The system worked great. It gave the game a good focus – we are at school and need to balance fun and adventuring with actually attending class, and what to do, when a great adventure presents itself the night before exams? It also gave us space to explore, what happens at wizard schools and how does it feel to attend one?
For my D&D retro-clone the focus is on exploration. I have been reading and playing a a bunch of the old, really old modules, and one thing that separates them from the 90’s modules is absence of the detailed narratives to draw the PCs through (especially thinking of the Ravenloft and Planescape modules here), and from the 3,5 material, where you go from encounter to encounter. In the older material you explore areas. You map dungeons, you fight monsters, avoid traps and meet weird things, ancient things and strange things. There are plenty of empty rooms, and sometimes there is a room with a large bed and a lady’s hat for no other reason as to pique the players’ imaginations.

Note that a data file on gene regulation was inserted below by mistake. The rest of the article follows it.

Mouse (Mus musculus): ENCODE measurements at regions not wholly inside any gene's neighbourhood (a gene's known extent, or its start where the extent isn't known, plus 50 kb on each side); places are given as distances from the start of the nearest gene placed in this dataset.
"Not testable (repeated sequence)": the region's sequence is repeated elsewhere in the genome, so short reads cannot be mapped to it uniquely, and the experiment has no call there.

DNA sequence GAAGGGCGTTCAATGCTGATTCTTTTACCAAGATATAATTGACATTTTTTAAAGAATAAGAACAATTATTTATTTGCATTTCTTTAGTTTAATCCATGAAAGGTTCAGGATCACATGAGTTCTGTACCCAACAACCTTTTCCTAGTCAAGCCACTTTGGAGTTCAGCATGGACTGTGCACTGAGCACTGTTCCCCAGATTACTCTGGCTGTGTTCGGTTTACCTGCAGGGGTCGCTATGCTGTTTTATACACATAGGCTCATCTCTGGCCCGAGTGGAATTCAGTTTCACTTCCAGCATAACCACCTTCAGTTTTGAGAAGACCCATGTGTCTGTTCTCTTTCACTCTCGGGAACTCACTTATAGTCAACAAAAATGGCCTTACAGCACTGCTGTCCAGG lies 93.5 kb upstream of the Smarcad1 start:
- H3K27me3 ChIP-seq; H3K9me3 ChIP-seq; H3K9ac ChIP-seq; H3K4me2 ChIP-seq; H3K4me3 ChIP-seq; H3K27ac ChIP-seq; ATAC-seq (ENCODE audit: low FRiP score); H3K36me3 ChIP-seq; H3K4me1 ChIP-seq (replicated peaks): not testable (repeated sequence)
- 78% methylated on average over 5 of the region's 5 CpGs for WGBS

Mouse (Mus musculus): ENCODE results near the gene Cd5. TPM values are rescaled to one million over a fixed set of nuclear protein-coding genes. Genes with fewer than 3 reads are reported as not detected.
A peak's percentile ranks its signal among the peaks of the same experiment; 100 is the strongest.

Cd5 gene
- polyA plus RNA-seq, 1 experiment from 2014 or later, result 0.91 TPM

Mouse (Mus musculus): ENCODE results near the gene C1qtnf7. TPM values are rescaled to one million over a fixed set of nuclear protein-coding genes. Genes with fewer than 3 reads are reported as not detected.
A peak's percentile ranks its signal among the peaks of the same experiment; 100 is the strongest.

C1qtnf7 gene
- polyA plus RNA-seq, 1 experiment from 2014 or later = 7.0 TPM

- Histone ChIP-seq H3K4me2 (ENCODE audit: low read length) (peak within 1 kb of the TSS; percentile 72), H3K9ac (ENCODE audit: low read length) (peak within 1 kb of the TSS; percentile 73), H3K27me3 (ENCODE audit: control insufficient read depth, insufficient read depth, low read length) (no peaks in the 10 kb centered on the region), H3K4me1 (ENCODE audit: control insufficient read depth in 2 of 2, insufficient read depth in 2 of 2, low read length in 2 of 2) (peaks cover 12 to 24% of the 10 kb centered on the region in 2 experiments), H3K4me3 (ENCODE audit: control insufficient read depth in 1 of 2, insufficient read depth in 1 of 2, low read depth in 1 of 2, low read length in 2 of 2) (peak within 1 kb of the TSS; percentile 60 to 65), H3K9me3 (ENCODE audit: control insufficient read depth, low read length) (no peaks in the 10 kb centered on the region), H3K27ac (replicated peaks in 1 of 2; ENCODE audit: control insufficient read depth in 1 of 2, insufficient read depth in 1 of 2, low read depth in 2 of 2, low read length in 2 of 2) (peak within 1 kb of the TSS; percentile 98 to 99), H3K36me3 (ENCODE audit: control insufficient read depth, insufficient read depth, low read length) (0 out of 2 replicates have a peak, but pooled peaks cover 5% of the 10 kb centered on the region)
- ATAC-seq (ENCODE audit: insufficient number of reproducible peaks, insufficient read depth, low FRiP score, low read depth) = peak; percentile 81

So for my D&D retro-clone (previous design posts part 1, part 2) I want an XP-system, that rewards the players for exploring dungeons, for poking their noses into the next room and the next room and the next room again.
This is what I came up with.
The Adventure Points System
For each room investigated the party gains 50-100 Adventure Points (50 for fairly harmless dungeons, 100 for average dungeons).
For each wonder and mystery encountered the party gains 50-400 points. Mysteries can be an enchanted lake, an illusion covering a room or some other supernatural effect. Wonders are the wonders experienced in the dungeons, as finding an ancient wallpainting made by a long forgotten artist, whose art touches your soul, or it may be a natural rock-formation in a grotto of great wonder.
For each trap encountered is gained 50-400 points – and half that much if the trap is avoided or otherwise not triggered. So if you find a pittrap, but never activates it, or disarm a crossbow-trap before it is triggered, you gain less, than if you fall into the pit or get shot at by the crossbow-trap. The basic idea is to entice the players to touch the red button, knowing they will only get half, if they disarm the red button instead of triggering it.